Well, I tried to stop thinking about Big Issues. I got up and walked more in the park. A young woman said, “Good morning, Mister Stein. You look well today.”

“You will some day be in the Senate,” I cheerily replied.

A full afternoon of errands and then home for a short nap, and then out on the boat for a trip to Ivano’s Del Lago for a birthday dinner for our pal, Penny Farmin. The food was great but the sun was just too darned hot. Like from a horror movie. The earth burning up! Penny is a wonderful, hard-working woman. She gets up in the morning when I do but then she goes off to work for the day. Big difference.

Home across the top of the lake. The water was as peaceful as the grave. It actually is the grave of our pal, Peter Feierabend. We — Dana Martin and I — put his ashes in the lake about 17 years ago. The ashes danced and smiled the way Peter did as they disappeared into the deep. That was not an optical illusion.

Then, home to look at the Internet to see what’s happening in the Middle East. Hamas is raining rockets on Israel. Israel is calling up reserves to invade Gaza — or maybe not. Rockets are falling on Tel Aviv, Jerusalem, Beersheba, all over Israel. The rockets come from Syria and Iran. I guess Mr. Kerry has not quite gotten his lessons of brotherhood across to Iran and Syria. Get down, Mr. Kerry. The terrorists’ job is to sow terror. That’s what they do and if they stop doing it, they’re irrelevant. Israel does not need to frighten them. Israel needs to kill them. But, of course, there will always be more. Thank you, Islam, Religion of Peace.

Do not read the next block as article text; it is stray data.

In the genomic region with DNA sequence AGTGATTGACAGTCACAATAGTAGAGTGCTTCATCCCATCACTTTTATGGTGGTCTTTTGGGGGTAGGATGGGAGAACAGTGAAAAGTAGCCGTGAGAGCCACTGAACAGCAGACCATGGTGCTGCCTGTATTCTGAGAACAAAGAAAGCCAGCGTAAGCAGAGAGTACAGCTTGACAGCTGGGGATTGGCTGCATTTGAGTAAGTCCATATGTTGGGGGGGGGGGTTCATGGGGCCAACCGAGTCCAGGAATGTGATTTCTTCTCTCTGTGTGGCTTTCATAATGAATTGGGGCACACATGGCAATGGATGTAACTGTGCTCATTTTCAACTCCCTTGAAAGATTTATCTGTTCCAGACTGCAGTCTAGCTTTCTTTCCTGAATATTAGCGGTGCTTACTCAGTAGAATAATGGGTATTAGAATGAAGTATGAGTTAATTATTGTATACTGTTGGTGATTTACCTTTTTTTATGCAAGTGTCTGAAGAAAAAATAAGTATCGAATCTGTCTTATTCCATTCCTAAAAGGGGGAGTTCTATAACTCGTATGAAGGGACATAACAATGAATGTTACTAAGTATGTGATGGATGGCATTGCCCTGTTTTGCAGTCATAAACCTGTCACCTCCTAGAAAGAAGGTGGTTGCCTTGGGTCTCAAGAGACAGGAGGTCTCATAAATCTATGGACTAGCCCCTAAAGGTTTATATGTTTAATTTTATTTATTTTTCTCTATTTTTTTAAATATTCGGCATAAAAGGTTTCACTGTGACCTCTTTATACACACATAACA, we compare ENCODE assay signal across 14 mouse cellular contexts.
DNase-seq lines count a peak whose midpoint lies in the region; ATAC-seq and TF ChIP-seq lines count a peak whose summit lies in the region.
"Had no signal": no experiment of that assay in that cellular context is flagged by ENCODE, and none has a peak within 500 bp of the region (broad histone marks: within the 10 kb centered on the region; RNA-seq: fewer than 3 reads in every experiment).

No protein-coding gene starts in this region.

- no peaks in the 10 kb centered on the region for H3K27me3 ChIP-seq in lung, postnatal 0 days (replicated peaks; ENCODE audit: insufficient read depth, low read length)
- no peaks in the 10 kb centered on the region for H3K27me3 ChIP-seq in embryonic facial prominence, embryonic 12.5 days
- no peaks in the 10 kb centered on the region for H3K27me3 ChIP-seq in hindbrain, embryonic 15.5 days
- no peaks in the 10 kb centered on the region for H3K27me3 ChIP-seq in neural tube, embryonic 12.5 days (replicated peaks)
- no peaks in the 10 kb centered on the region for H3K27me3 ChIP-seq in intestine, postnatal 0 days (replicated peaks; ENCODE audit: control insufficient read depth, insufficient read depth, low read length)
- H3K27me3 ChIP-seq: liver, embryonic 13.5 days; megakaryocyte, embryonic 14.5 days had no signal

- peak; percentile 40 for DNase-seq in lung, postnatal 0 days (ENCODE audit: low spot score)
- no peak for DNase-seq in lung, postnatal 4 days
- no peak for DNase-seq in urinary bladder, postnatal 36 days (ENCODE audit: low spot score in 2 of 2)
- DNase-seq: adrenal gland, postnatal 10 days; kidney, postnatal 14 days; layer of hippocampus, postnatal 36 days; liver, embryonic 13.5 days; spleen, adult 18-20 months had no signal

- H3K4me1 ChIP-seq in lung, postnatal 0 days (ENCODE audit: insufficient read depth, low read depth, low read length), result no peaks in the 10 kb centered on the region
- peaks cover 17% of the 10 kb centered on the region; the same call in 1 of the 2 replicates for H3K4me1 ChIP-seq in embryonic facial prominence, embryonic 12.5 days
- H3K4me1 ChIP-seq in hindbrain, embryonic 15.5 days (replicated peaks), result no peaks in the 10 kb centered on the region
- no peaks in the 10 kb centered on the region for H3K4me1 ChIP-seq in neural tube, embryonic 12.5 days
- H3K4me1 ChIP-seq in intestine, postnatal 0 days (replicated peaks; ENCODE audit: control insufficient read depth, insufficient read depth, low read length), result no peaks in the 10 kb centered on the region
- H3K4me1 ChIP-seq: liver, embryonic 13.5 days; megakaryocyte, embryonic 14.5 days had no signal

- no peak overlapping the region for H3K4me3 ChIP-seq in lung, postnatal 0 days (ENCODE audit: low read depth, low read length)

I looked at the TV. Not one local channel had anything about Israel and Gaza on the 11 p.m. news. The heat. Local crime. The legalization of marijuana in Washington State. Those were the stories. War and peace? Nahhh.

For about an hour, I lay in the dark in the sun room, listening to the trains, feeling the trains, feeling the urgent, unstoppable power of commerce. The moon rose over the lake. This Sandpoint must be the best place in the world. The safest and the best food. My wife lay in bed texting endlessly.

I got up and read an article on the NY Times about how assets all over the world have reached record prices. What a joke. My condos here are way below what I paid for them. My condo at Mission Hills Country Club might as well have been burned down in the Detroit riots. Even at the Watergate, even in Malibu, my real estate is far below what it was at the turn of the century. News from nowhere, as Edith Efron said. Just made up news. A connection made in a newsroom, far from Main Street.

I went back to lie in the dark and listen for the trains. That much power must be respected. There is cause and effect and the lake and the moon and all of these deserve respect. It isn’t fiction. A train can be good or evil but it’s always real.

Ben Stein
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Ben Stein is a writer, actor, economist, and lawyer living in Beverly Hills and Malibu. He writes “Ben Stein’s Diary” for every issue of The American Spectator.